Fluoride is one of the most reactive non-metal compounds that are common in groundwater in Ghana. The most affected parts of Ghana are the Upper East, Upper West and Northern regions.
Studies indicate that the proportion of water sources (boreholes) with fluoride levels higher than 1.5mg/l (WHO/Ghana Standard Boards Permissible Limit) is in the range 20-30%. Because the element is reactive, it forms many complexes with several other elements and makes it difficult to remove using physical treatment methods. Fluoride is also one of few chemicals known to cause significant health effects through drinking water. High levels of fluoride compounds are available in igneous, sedimentary rocks and some metamorphic rocks.
Sources of Fluoride Ingestion into the Human body
Fluoride is known to enter the body through drinking water, food and air. Drinking water constitutes the most significant source of transmission into the body, whiles adsorption through the skin is common in industrial environments even though this may be in low concentrations.
Health Impact related to Fluoride Overloads
Fluoride is important for the protection of teeth and bones. The human teeth and bone is made up substantially of calcium. Low levels of fluoride provide protection for the teeth and prevent decay. Fluoride levels below 0.1mg/l have been associated with serious dental decay.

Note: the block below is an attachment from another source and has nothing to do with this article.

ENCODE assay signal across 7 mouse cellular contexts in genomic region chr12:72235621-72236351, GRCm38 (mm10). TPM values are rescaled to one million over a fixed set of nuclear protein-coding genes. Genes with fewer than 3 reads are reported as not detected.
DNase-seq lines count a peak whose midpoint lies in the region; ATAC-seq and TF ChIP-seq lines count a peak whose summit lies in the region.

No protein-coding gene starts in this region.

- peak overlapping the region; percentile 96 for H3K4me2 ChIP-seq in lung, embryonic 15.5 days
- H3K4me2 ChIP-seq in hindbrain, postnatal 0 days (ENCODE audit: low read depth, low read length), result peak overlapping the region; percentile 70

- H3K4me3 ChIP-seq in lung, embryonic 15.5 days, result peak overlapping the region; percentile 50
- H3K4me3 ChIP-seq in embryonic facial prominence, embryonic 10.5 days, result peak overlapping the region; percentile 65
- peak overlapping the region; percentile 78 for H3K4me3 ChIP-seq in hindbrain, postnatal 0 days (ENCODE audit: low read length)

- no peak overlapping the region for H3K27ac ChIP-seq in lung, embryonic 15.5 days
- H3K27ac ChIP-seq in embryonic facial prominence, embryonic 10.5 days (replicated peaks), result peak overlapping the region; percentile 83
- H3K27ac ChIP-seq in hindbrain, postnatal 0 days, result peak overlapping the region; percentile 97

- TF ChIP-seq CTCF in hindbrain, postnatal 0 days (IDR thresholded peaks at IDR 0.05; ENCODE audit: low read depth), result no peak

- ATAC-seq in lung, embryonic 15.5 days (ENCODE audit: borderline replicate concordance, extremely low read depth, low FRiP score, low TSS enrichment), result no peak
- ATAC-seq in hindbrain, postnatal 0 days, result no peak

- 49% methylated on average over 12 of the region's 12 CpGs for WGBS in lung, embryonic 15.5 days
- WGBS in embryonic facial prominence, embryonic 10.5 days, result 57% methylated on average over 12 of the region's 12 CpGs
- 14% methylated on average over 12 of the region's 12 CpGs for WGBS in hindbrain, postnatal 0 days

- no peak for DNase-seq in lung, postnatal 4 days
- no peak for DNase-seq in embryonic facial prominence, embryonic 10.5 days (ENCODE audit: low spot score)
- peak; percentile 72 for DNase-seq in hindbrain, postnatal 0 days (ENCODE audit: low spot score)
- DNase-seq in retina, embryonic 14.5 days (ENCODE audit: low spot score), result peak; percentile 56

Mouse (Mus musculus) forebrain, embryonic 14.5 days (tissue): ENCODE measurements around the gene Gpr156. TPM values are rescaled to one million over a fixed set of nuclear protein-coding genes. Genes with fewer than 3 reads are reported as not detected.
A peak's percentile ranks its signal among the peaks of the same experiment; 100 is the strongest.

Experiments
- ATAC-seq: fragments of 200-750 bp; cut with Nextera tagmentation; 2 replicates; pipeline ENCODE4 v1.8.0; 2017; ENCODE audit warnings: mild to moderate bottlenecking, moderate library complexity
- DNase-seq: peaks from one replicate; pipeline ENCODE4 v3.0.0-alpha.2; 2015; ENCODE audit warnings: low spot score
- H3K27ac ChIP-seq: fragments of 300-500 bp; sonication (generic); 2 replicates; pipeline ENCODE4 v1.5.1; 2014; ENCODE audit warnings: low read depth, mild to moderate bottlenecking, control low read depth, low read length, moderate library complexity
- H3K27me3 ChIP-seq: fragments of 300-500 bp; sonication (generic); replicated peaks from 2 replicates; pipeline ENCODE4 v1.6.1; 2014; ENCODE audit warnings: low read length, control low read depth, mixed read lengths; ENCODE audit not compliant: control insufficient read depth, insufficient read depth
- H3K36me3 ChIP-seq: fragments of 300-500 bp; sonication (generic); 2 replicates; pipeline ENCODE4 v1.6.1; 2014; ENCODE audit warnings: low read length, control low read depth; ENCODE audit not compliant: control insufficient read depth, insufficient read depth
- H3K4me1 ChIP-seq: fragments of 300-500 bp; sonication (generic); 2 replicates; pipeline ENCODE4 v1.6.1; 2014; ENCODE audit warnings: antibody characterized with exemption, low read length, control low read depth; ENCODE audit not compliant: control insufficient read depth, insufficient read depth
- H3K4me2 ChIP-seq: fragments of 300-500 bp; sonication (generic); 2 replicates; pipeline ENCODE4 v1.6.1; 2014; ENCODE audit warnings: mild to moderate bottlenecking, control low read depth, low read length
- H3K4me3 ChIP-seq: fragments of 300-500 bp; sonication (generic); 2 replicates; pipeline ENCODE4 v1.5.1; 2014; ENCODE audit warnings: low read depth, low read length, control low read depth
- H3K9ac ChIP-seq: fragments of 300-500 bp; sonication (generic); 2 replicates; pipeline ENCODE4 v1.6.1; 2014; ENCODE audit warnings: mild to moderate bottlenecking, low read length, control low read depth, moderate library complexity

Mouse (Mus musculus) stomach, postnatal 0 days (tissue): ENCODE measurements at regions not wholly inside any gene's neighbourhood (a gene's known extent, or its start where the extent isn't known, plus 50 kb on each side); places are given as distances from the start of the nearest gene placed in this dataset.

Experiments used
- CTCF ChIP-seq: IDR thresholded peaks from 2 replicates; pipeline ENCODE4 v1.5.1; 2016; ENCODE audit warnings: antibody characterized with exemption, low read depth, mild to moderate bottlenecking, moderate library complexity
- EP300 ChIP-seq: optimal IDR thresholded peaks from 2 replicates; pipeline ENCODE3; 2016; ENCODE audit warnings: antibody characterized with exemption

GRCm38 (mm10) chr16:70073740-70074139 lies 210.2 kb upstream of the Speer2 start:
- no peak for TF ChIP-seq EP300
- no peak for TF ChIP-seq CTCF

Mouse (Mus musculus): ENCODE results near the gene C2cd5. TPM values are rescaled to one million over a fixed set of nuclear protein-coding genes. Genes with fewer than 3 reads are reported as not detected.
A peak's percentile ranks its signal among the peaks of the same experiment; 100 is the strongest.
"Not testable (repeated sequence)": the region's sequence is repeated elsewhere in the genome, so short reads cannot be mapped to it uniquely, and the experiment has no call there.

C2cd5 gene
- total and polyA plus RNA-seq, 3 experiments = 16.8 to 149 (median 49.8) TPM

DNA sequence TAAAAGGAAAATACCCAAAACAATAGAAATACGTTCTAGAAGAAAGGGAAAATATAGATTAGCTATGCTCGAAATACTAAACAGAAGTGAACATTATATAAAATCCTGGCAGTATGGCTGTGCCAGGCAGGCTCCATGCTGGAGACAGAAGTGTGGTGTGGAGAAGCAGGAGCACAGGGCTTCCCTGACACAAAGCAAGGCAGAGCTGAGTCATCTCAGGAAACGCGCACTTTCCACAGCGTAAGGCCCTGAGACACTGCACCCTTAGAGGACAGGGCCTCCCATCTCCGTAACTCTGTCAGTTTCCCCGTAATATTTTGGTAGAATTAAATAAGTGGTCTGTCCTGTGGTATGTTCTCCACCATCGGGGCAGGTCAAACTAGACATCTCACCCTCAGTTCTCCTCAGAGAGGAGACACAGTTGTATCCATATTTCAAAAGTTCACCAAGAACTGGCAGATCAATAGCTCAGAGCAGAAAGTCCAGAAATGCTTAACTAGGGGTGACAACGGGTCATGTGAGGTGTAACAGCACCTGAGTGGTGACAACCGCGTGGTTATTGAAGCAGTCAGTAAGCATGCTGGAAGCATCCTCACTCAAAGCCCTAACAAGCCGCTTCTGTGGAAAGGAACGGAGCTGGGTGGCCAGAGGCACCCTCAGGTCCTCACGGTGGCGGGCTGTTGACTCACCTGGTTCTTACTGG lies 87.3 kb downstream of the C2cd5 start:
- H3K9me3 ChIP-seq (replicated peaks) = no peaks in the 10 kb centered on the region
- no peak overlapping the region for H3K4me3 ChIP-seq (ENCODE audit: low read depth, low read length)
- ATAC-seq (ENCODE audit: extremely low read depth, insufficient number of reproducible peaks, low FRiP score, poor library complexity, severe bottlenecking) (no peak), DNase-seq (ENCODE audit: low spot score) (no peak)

The World Health Organization (WHO) guideline level of maximum 1.5mg/l in drinking water is a guide to the daily intake of fluoride at which some mottling of teeth occurs, an indication of dental fluorosis. Overloads of fluoride in the body results in the formation of complex compounds with the calcium. The resultant compound is brittle, enhances decay and causes a condition called fluorosis.
In children, the fluoride attacks the developing tooth enamel and at higher levels causes severe discoloration and pitting. The more serious effects on bone structure-skeletal fluorosis arise as more fluoride is adsorbed. Risks of crippling exist when levels exceed 10mg/l.Elsewhere in other countries, increased incidence of bone fracture has been associated with drinking water levels of fluoride below 0.34mg/l and above 4.32mg/l (Bill McCann/IWA, 2007).
Current Actions to solve the Fluoride Threat
Advance knowledge exists for reduction of fluoride level in water treatment plants for large urban water supplies. For smaller supplies such as for small communities on point sources or households, significant success has been achieved but cost, taboos, culture and religious practices made some of the treatment methods for instance with carbon from bone sources unattractive and unsustainable in many developing countries. Various actions have been considered by the Community Water and Sanitation Agency towards finding acceptable and efficient methods for dealing with the threat that high fluoride burden places on the rural water sector in Ghana.